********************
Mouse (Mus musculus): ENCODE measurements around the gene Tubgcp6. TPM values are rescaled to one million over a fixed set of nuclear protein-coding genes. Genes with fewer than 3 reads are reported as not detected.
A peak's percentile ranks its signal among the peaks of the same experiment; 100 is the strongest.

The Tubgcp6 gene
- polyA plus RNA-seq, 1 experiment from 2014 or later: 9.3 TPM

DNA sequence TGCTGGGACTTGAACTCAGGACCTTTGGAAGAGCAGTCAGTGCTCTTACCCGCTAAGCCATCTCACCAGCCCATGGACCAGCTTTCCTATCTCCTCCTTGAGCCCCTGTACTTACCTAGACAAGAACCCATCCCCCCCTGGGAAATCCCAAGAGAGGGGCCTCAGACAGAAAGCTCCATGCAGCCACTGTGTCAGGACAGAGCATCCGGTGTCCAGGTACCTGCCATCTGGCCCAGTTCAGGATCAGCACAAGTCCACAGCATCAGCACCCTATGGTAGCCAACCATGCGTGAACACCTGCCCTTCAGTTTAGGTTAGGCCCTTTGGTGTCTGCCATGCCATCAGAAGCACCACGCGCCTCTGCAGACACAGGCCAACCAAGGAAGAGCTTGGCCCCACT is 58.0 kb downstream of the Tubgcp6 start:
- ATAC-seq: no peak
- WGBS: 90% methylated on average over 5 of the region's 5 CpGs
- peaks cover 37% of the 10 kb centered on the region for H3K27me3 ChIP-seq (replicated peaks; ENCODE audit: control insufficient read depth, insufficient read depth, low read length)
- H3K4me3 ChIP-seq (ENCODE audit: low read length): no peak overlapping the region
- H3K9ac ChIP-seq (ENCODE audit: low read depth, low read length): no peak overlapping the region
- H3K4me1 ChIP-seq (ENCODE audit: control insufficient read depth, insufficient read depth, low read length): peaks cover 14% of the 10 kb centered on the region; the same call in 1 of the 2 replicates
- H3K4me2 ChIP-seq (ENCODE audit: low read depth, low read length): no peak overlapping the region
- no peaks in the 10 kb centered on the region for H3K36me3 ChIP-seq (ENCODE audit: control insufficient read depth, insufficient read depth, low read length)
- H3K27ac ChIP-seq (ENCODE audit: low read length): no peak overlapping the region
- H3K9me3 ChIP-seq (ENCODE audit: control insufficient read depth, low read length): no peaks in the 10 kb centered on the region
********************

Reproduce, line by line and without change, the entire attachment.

Mouse (Mus musculus): ENCODE measurements around the gene Tubgcp6. TPM values are rescaled to one million over a fixed set of nuclear protein-coding genes. Genes with fewer than 3 reads are reported as not detected.
A peak's percentile ranks its signal among the peaks of the same experiment; 100 is the strongest.

The Tubgcp6 gene
- polyA plus RNA-seq, 1 experiment from 2014 or later: 9.3 TPM

DNA sequence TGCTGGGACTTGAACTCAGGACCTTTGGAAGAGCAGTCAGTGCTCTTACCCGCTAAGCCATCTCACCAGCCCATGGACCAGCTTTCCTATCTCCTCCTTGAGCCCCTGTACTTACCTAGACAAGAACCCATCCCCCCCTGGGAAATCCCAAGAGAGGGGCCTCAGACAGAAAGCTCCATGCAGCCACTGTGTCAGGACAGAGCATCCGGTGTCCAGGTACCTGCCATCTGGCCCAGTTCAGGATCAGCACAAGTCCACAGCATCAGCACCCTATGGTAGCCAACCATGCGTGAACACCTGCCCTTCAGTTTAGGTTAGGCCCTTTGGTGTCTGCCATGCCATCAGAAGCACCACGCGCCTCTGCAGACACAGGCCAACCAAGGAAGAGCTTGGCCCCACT is 58.0 kb downstream of the Tubgcp6 start:
- ATAC-seq: no peak
- WGBS: 90% methylated on average over 5 of the region's 5 CpGs
- peaks cover 37% of the 10 kb centered on the region for H3K27me3 ChIP-seq (replicated peaks; ENCODE audit: control insufficient read depth, insufficient read depth, low read length)
- H3K4me3 ChIP-seq (ENCODE audit: low read length): no peak overlapping the region
- H3K9ac ChIP-seq (ENCODE audit: low read depth, low read length): no peak overlapping the region
- H3K4me1 ChIP-seq (ENCODE audit: control insufficient read depth, insufficient read depth, low read length): peaks cover 14% of the 10 kb centered on the region; the same call in 1 of the 2 replicates
- H3K4me2 ChIP-seq (ENCODE audit: low read depth, low read length): no peak overlapping the region
- no peaks in the 10 kb centered on the region for H3K36me3 ChIP-seq (ENCODE audit: control insufficient read depth, insufficient read depth, low read length)
- H3K27ac ChIP-seq (ENCODE audit: low read length): no peak overlapping the region
- H3K9me3 ChIP-seq (ENCODE audit: control insufficient read depth, low read length): no peaks in the 10 kb centered on the region